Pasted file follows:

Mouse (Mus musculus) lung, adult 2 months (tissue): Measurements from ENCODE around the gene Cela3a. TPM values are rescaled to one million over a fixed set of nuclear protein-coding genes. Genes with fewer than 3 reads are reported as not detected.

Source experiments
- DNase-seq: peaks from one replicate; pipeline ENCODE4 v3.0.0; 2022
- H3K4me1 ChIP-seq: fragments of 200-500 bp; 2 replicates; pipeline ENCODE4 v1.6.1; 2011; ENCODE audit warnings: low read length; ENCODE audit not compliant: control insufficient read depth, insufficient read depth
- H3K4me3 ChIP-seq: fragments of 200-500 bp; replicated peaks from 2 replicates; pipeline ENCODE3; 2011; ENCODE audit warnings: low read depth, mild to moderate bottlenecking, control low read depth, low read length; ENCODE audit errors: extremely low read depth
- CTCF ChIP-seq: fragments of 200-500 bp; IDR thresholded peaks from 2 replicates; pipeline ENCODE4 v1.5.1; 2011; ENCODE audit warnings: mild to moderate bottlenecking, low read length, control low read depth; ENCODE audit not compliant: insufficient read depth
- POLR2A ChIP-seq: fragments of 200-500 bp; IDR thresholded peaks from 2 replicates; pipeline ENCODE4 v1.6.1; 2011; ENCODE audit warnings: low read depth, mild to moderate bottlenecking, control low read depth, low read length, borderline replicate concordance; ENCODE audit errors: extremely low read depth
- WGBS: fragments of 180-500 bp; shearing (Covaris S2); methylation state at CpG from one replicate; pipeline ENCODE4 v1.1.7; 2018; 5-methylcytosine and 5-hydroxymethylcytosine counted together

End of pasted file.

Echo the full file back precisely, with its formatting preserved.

Mouse (Mus musculus) lung, adult 2 months (tissue): Measurements from ENCODE around the gene Cela3a. TPM values are rescaled to one million over a fixed set of nuclear protein-coding genes. Genes with fewer than 3 reads are reported as not detected.

Source experiments
- DNase-seq: peaks from one replicate; pipeline ENCODE4 v3.0.0; 2022
- H3K4me1 ChIP-seq: fragments of 200-500 bp; 2 replicates; pipeline ENCODE4 v1.6.1; 2011; ENCODE audit warnings: low read length; ENCODE audit not compliant: control insufficient read depth, insufficient read depth
- H3K4me3 ChIP-seq: fragments of 200-500 bp; replicated peaks from 2 replicates; pipeline ENCODE3; 2011; ENCODE audit warnings: low read depth, mild to moderate bottlenecking, control low read depth, low read length; ENCODE audit errors: extremely low read depth
- CTCF ChIP-seq: fragments of 200-500 bp; IDR thresholded peaks from 2 replicates; pipeline ENCODE4 v1.5.1; 2011; ENCODE audit warnings: mild to moderate bottlenecking, low read length, control low read depth; ENCODE audit not compliant: insufficient read depth
- POLR2A ChIP-seq: fragments of 200-500 bp; IDR thresholded peaks from 2 replicates; pipeline ENCODE4 v1.6.1; 2011; ENCODE audit warnings: low read depth, mild to moderate bottlenecking, control low read depth, low read length, borderline replicate concordance; ENCODE audit errors: extremely low read depth
- WGBS: fragments of 180-500 bp; shearing (Covaris S2); methylation state at CpG from one replicate; pipeline ENCODE4 v1.1.7; 2018; 5-methylcytosine and 5-hydroxymethylcytosine counted together